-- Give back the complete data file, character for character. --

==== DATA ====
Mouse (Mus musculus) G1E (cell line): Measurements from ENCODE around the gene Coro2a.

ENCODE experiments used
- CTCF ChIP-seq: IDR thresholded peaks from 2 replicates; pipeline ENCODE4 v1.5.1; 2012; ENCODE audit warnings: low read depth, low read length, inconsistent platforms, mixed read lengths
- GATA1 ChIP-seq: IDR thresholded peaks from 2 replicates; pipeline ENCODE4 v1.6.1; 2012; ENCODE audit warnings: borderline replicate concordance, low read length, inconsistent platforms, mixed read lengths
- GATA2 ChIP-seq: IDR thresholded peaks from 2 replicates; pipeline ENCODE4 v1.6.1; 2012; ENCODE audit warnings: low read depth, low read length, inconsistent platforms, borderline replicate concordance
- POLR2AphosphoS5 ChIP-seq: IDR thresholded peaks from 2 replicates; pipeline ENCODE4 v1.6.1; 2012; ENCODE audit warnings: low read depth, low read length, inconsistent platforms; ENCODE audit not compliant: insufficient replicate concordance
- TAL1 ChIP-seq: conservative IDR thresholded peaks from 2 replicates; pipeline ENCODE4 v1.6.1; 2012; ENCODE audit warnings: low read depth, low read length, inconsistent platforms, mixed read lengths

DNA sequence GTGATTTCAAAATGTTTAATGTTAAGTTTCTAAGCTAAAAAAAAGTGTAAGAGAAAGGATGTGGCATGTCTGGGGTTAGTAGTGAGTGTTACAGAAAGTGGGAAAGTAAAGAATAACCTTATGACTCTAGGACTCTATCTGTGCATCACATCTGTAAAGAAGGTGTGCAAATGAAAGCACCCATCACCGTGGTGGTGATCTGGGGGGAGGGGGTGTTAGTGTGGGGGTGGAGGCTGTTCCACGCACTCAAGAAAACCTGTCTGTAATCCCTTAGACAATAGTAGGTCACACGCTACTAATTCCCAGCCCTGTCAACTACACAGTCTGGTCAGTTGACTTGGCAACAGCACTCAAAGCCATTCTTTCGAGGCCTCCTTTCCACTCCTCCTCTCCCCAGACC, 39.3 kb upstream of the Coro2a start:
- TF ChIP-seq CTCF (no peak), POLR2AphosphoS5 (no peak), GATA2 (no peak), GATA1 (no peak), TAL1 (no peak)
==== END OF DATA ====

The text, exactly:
Mouse (Mus musculus) G1E (cell line): Measurements from ENCODE around the gene Coro2a.

ENCODE experiments used
- CTCF ChIP-seq: IDR thresholded peaks from 2 replicates; pipeline ENCODE4 v1.5.1; 2012; ENCODE audit warnings: low read depth, low read length, inconsistent platforms, mixed read lengths
- GATA1 ChIP-seq: IDR thresholded peaks from 2 replicates; pipeline ENCODE4 v1.6.1; 2012; ENCODE audit warnings: borderline replicate concordance, low read length, inconsistent platforms, mixed read lengths
- GATA2 ChIP-seq: IDR thresholded peaks from 2 replicates; pipeline ENCODE4 v1.6.1; 2012; ENCODE audit warnings: low read depth, low read length, inconsistent platforms, borderline replicate concordance
- POLR2AphosphoS5 ChIP-seq: IDR thresholded peaks from 2 replicates; pipeline ENCODE4 v1.6.1; 2012; ENCODE audit warnings: low read depth, low read length, inconsistent platforms; ENCODE audit not compliant: insufficient replicate concordance
- TAL1 ChIP-seq: conservative IDR thresholded peaks from 2 replicates; pipeline ENCODE4 v1.6.1; 2012; ENCODE audit warnings: low read depth, low read length, inconsistent platforms, mixed read lengths

DNA sequence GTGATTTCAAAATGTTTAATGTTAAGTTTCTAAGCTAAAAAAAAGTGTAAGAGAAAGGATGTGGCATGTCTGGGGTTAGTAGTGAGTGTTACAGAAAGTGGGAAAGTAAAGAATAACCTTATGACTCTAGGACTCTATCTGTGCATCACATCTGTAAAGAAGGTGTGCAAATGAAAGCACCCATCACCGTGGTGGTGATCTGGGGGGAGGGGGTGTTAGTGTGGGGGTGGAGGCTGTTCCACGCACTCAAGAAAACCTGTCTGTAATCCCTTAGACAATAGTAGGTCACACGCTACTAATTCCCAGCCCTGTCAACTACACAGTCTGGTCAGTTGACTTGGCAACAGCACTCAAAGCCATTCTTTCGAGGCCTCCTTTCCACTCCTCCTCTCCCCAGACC, 39.3 kb upstream of the Coro2a start:
- TF ChIP-seq CTCF (no peak), POLR2AphosphoS5 (no peak), GATA2 (no peak), GATA1 (no peak), TAL1 (no peak)